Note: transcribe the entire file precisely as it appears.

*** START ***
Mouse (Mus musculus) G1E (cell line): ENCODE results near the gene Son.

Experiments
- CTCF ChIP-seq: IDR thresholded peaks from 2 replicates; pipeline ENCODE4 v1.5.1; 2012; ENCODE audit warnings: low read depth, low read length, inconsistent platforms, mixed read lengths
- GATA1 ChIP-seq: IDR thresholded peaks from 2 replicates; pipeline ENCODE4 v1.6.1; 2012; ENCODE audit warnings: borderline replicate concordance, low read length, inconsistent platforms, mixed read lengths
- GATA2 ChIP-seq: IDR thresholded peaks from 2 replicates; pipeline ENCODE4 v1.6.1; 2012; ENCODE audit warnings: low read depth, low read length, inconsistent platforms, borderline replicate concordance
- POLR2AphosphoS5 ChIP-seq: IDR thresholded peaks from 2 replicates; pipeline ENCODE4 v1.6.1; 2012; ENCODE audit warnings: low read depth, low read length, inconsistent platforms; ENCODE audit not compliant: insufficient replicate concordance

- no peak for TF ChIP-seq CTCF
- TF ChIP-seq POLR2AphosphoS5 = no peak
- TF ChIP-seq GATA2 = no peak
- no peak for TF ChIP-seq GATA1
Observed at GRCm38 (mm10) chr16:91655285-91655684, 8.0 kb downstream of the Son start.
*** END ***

Mouse (Mus musculus) G1E (cell line): ENCODE results near the gene Son.

Experiments
- CTCF ChIP-seq: IDR thresholded peaks from 2 replicates; pipeline ENCODE4 v1.5.1; 2012; ENCODE audit warnings: low read depth, low read length, inconsistent platforms, mixed read lengths
- GATA1 ChIP-seq: IDR thresholded peaks from 2 replicates; pipeline ENCODE4 v1.6.1; 2012; ENCODE audit warnings: borderline replicate concordance, low read length, inconsistent platforms, mixed read lengths
- GATA2 ChIP-seq: IDR thresholded peaks from 2 replicates; pipeline ENCODE4 v1.6.1; 2012; ENCODE audit warnings: low read depth, low read length, inconsistent platforms, borderline replicate concordance
- POLR2AphosphoS5 ChIP-seq: IDR thresholded peaks from 2 replicates; pipeline ENCODE4 v1.6.1; 2012; ENCODE audit warnings: low read depth, low read length, inconsistent platforms; ENCODE audit not compliant: insufficient replicate concordance

- no peak for TF ChIP-seq CTCF
- TF ChIP-seq POLR2AphosphoS5 = no peak
- TF ChIP-seq GATA2 = no peak
- no peak for TF ChIP-seq GATA1
Observed at GRCm38 (mm10) chr16:91655285-91655684, 8.0 kb downstream of the Son start.